As I mentioned above, I learned a lot about putting the stress of the process aside. I learned a lot about the goals and purposes of each stage of the interview. I learned a lot about organizations. I learned a lot through the topics I had to present on. One of the places I applied is a fairly non-traditional higher ed institution. I figured out pretty early on that I wasn’t that interested in the job, but I was really intrigued by the organization. I stayed with the process through two phone screenings just to learn about the organization. As someone who has been out of libraries for five years it was helpful to keep an open mind through the process to help me ramp up to library work.

I Don’t Want To Be a Library Director

Close to half of the jobs I applied for were library director positions. I thought I wanted that, but it turns out I don’t. As a library director I’d be reporting to a provost. At this stage in my career I still have a lot to learn from a librarian.

My Job Search Was a lot easier in the US than in Europe

I admit my European job searching was pretty half baked. I applied for only two jobs in the past year. Part of the issue was that the jobs I could find that didn’t require a second language were not great fits for my experience, but I think there is something else, too. Perhaps I didn’t know how to make my CV appealing to the European market. Maybe the competition is stiffer because library jobs are more scarce. In the US for the most part my resume brought phone interviews and my phone interviews led to campus visits. No one seemed overly concerned that I had been out of libraries for five years and no one dismissed me because I was a candidate in another country. In Europe, no one expressed any interest.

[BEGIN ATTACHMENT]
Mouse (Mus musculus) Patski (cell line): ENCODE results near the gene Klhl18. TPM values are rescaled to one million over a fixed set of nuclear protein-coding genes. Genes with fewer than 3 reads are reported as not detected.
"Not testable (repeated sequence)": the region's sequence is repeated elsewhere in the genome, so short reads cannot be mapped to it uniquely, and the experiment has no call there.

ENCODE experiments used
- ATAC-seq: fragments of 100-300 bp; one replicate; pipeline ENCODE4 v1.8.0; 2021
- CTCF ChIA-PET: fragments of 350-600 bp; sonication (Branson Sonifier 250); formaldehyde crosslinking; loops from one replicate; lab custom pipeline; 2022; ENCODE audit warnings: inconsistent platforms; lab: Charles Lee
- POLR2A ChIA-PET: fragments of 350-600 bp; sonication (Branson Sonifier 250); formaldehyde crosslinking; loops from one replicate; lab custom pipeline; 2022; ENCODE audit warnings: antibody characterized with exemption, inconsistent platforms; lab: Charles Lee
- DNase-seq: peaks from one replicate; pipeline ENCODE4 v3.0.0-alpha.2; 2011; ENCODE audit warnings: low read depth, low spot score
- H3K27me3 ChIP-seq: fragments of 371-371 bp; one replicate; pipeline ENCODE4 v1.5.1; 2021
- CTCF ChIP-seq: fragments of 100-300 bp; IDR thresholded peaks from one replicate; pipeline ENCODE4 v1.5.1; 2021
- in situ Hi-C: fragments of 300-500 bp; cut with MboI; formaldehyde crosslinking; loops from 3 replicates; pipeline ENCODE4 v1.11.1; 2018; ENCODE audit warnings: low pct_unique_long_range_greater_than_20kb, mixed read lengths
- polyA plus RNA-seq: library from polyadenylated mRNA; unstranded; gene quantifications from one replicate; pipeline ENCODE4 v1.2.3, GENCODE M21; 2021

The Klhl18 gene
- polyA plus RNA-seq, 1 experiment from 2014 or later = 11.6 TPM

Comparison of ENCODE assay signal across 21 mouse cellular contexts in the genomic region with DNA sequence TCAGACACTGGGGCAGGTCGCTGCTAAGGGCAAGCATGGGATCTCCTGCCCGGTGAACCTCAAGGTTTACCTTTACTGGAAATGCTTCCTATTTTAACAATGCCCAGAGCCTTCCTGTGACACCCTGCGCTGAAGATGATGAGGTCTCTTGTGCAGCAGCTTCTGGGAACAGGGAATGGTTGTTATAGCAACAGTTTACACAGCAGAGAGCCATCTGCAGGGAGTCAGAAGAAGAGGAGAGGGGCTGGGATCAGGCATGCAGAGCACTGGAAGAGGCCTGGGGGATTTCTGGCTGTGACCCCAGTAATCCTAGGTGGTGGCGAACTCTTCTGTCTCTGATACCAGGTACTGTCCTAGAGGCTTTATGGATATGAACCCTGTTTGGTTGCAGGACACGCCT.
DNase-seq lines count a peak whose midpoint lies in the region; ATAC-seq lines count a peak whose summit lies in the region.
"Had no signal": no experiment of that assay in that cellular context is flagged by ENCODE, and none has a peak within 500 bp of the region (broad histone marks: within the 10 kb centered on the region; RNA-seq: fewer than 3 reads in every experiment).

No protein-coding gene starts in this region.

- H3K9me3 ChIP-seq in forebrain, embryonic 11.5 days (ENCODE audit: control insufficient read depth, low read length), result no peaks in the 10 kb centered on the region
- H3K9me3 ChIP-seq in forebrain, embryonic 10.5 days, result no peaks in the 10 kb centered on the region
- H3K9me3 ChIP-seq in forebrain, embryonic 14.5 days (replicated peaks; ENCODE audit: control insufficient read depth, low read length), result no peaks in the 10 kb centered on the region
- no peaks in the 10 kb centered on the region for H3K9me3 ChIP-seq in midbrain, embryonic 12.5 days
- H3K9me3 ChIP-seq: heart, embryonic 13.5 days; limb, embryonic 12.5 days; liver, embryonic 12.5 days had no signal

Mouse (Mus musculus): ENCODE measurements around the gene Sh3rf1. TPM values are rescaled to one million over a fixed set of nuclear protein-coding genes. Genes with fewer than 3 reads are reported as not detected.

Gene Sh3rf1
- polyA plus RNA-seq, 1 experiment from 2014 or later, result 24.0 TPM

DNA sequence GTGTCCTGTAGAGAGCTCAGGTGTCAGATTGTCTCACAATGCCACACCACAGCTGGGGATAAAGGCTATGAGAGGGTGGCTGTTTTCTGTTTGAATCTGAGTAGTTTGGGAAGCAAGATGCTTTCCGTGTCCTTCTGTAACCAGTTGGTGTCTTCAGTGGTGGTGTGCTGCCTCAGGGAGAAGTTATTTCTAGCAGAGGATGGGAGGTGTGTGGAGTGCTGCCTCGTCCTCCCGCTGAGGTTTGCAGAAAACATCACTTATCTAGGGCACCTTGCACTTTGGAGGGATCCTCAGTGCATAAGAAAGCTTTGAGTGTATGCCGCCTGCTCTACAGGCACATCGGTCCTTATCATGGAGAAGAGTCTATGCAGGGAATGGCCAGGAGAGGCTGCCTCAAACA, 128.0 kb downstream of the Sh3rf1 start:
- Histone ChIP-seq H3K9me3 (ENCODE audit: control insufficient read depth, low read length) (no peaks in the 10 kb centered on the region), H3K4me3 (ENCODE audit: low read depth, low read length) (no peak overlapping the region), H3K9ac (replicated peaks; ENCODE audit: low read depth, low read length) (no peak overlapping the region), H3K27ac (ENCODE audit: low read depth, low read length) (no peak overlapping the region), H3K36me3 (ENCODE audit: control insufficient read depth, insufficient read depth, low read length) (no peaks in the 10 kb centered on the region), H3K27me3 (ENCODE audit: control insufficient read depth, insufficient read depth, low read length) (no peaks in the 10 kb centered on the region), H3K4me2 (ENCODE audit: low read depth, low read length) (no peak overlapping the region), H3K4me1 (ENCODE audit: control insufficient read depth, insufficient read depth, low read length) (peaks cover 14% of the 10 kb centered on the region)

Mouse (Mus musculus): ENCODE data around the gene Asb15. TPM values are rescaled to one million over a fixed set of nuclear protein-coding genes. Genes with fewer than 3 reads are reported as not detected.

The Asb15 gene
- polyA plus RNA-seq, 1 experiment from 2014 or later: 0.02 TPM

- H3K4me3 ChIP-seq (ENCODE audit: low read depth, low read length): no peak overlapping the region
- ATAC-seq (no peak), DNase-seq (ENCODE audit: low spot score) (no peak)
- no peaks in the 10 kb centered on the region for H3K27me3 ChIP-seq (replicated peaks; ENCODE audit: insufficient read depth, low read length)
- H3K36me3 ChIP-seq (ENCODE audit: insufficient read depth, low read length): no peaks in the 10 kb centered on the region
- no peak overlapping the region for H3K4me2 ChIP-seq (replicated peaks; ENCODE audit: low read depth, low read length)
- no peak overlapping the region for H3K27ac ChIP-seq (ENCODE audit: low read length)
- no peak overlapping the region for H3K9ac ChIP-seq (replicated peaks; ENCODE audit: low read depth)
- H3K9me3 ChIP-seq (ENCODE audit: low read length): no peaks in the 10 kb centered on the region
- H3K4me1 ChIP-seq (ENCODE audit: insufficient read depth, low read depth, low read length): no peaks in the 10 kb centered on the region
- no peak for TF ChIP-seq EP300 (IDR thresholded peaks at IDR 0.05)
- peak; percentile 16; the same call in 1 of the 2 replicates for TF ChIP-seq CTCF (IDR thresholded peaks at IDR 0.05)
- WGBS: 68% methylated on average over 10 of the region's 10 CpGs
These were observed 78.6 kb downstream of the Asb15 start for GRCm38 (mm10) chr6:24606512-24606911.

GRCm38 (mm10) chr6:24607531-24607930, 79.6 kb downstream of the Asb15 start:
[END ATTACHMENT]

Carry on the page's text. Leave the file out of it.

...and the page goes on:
Job Search Connections ARE Important

The popular press talks a lot about the importance of having an “in” where you apply. I really thought that libraries were immune to this. I have received three offers so farand and wasn’t a “known” candidate at any of those organizations. Turns out, someone I had collaborated with more than 10 years ago was collaborating with the hiring officer at my favorite potential job. When I thought about networking previous to this search I always thought about it as the standard, “applying somewhere where you know someone.” The truth is librarianship, like many industries, is a small world. Word gets around and your reputation can proceed you, so make sure it’s a good one.

Have you been on the job market lately? What did you learn? I’d love to hear your experiences.